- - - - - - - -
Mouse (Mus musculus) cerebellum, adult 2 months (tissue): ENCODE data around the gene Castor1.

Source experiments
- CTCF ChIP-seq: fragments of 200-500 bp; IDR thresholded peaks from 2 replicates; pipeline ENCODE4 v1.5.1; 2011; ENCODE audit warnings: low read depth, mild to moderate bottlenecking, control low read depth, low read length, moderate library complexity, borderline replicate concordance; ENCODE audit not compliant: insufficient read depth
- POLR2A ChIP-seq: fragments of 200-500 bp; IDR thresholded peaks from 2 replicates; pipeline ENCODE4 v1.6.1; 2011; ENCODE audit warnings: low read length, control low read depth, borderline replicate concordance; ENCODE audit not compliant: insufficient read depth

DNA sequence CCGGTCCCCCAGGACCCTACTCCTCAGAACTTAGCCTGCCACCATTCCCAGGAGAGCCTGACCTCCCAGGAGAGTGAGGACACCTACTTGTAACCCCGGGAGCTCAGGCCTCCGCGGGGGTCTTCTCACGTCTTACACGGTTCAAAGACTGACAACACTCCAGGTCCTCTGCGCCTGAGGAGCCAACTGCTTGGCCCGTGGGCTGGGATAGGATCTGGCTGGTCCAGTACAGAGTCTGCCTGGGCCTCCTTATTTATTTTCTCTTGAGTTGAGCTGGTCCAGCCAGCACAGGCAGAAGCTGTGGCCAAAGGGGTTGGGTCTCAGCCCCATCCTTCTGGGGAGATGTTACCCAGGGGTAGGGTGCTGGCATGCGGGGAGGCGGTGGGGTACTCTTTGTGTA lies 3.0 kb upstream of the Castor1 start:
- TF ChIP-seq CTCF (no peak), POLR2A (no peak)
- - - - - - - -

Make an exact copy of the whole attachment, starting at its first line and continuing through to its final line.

Mouse (Mus musculus) cerebellum, adult 2 months (tissue): ENCODE data around the gene Castor1.

Source experiments
- CTCF ChIP-seq: fragments of 200-500 bp; IDR thresholded peaks from 2 replicates; pipeline ENCODE4 v1.5.1; 2011; ENCODE audit warnings: low read depth, mild to moderate bottlenecking, control low read depth, low read length, moderate library complexity, borderline replicate concordance; ENCODE audit not compliant: insufficient read depth
- POLR2A ChIP-seq: fragments of 200-500 bp; IDR thresholded peaks from 2 replicates; pipeline ENCODE4 v1.6.1; 2011; ENCODE audit warnings: low read length, control low read depth, borderline replicate concordance; ENCODE audit not compliant: insufficient read depth

DNA sequence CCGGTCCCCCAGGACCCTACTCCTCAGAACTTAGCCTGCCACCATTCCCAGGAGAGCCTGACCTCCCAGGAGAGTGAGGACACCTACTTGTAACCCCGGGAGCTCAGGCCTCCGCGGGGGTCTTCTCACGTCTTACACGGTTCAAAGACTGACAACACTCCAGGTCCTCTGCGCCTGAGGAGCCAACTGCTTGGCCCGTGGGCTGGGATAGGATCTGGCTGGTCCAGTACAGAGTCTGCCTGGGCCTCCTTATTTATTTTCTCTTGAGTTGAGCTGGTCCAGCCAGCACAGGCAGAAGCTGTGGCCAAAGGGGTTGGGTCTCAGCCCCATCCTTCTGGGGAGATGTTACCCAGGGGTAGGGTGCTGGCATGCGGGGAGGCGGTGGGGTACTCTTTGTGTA lies 3.0 kb upstream of the Castor1 start:
- TF ChIP-seq CTCF (no peak), POLR2A (no peak)